U.S. Workers Push for Ruling on Foreign Spouse Work Permits

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By Laura D. Francis

Displaced U.S. technology workers are trying again to get the U.S. Court of Appeals for the District of Columbia Circuit to hear a challenge to a regulation giving work permits to the spouses of temporary foreign workers.

The workers have been awaiting a resolution since they filed their appeal in September 2016. The appeals court has continually placed all proceedings on hold because of repeated assurances from the Department of Homeland Security that the agency is going to ditch the regulation itself.

But a proposal to do away with the 2015 Obama administration regulation has been long in coming, and could be years in the making, the workers said in a Sept. 11 court filing.

After “a year and a half delay, no proposed rule has been submitted to the Office of Management and Budget,” they said. The OMB reviews regulations before they can take effect.

In fact, the DHS’s updates have gone from definite plans to issue a proposed regulation at a specific time to a “vague assurance that the agency intends to proceed at some unspecified time in the future,” the workers said.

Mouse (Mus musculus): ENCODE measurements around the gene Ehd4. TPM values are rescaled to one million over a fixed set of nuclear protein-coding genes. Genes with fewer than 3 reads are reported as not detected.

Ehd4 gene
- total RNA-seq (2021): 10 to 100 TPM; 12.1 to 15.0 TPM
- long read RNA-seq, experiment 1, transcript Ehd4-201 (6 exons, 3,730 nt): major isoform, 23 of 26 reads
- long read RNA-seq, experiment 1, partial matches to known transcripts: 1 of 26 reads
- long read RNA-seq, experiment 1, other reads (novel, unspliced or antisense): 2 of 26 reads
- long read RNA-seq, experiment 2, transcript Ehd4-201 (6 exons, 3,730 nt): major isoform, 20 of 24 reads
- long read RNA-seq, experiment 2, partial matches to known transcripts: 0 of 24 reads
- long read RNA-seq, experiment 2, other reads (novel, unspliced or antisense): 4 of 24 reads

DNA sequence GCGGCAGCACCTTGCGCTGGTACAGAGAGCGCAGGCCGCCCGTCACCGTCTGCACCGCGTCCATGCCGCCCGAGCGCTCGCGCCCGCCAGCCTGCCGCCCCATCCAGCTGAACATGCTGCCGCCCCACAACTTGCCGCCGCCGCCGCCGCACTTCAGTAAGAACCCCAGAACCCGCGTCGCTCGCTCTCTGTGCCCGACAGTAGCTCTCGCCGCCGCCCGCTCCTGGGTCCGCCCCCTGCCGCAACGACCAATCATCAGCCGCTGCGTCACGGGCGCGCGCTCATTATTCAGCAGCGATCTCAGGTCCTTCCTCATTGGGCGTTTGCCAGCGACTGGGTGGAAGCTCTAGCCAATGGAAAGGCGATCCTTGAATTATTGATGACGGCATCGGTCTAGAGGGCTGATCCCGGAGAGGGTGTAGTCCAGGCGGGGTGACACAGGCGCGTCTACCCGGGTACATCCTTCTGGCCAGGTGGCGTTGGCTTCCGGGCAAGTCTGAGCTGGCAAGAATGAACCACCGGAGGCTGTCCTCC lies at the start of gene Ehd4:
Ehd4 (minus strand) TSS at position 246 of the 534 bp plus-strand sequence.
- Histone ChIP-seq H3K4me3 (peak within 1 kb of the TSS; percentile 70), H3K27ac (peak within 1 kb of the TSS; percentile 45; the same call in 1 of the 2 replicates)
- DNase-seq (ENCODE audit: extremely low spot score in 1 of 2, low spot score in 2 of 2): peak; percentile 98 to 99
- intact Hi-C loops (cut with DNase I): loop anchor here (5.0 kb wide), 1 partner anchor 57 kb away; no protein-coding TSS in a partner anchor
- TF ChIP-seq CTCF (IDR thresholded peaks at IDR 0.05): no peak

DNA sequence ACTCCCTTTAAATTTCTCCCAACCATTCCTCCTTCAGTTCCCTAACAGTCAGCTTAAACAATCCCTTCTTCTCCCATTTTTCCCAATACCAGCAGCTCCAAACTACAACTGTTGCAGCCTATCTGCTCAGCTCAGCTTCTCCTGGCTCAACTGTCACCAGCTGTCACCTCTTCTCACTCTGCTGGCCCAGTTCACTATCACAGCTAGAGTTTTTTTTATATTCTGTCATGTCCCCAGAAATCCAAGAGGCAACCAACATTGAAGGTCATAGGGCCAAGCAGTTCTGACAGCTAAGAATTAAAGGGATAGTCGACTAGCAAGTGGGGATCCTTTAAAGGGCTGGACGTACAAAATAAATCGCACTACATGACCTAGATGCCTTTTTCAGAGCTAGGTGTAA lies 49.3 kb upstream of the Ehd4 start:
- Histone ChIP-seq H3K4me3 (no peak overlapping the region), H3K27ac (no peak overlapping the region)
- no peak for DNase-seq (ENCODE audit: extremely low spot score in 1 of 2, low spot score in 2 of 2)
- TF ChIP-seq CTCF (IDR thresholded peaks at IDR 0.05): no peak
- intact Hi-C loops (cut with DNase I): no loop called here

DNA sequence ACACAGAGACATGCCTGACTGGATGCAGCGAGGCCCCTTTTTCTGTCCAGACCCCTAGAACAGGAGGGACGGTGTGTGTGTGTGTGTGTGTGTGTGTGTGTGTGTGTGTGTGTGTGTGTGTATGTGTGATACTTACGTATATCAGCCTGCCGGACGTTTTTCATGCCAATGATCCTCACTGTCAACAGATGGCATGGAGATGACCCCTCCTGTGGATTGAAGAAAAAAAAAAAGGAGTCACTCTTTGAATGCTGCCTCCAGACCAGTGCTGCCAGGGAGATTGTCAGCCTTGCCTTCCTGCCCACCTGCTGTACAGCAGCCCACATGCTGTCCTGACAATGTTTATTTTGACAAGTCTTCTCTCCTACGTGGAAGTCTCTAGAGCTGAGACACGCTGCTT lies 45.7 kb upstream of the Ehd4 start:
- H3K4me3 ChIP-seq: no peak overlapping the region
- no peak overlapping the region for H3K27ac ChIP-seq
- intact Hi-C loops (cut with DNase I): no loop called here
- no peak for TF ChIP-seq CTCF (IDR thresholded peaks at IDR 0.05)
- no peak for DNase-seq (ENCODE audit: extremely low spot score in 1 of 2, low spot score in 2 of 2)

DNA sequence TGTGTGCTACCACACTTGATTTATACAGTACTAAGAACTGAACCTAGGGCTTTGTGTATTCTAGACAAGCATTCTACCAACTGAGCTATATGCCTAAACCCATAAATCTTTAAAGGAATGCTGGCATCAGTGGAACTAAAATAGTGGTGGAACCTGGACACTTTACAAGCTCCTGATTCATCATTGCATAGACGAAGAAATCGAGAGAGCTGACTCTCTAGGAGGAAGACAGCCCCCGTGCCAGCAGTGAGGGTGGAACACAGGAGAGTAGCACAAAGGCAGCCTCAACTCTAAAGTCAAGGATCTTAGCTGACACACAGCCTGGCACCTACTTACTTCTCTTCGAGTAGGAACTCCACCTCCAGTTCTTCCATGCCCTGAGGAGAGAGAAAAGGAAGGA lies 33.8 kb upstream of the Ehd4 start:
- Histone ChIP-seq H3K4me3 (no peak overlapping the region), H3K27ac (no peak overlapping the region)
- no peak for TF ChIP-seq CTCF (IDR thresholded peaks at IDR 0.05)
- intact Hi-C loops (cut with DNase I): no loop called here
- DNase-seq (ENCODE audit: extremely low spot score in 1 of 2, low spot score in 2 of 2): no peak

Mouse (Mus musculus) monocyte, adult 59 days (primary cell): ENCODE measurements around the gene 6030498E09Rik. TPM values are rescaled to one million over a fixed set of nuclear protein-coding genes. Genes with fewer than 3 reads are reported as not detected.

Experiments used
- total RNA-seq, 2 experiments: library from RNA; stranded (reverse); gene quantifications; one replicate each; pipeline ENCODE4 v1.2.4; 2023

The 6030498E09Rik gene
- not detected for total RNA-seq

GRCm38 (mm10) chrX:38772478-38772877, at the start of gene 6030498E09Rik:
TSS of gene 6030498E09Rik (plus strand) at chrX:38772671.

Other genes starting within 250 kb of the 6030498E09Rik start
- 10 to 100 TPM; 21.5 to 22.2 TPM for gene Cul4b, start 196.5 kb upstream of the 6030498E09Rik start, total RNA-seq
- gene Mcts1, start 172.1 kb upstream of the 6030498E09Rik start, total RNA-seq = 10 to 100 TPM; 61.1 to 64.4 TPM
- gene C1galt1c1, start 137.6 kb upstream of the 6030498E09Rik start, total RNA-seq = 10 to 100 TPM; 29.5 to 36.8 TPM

The roughly 90,000 work permit holders also remain in limbo as they await word from the agency about its plans. Many made life-changing decisions based on the availability of a second income, such as buying a house or starting a business.

A representative for the DHS wasn’t immediately available for comment.

Competition for Jobs

The current regulation provides work permits to the spouses of H-1B skilled guestworkers who are waiting for their green cards to become available.

Save Jobs USA—made up of former Southern California Edison employees who were laid off and replaced by H-1B workers—says the regulation is illegal and creating extra job competition. The group appealed after a federal judge in Washington disagreed.

The DHS originally promised the court that it would have a proposal to rescind the regulation by February. But the agency was delayed by the need for “significant revisions” to its proposal, including a new economic analysis, it said.

The latest DHS update, filed Aug. 20, “gives no time table and no explanation for the delay,” John Miano, the attorney for Save Jobs, said in a Sept. 12 email to Bloomberg Law. “At this point it was clear that any proposed rule has just been sitting on someone’s desk for months,” he said.

The case is Save Jobs USA v. Dep’t of Homeland Sec., D.C. Cir., No. 16-05287, motion to reschedule briefing and oral argument.filed 9/11/18.

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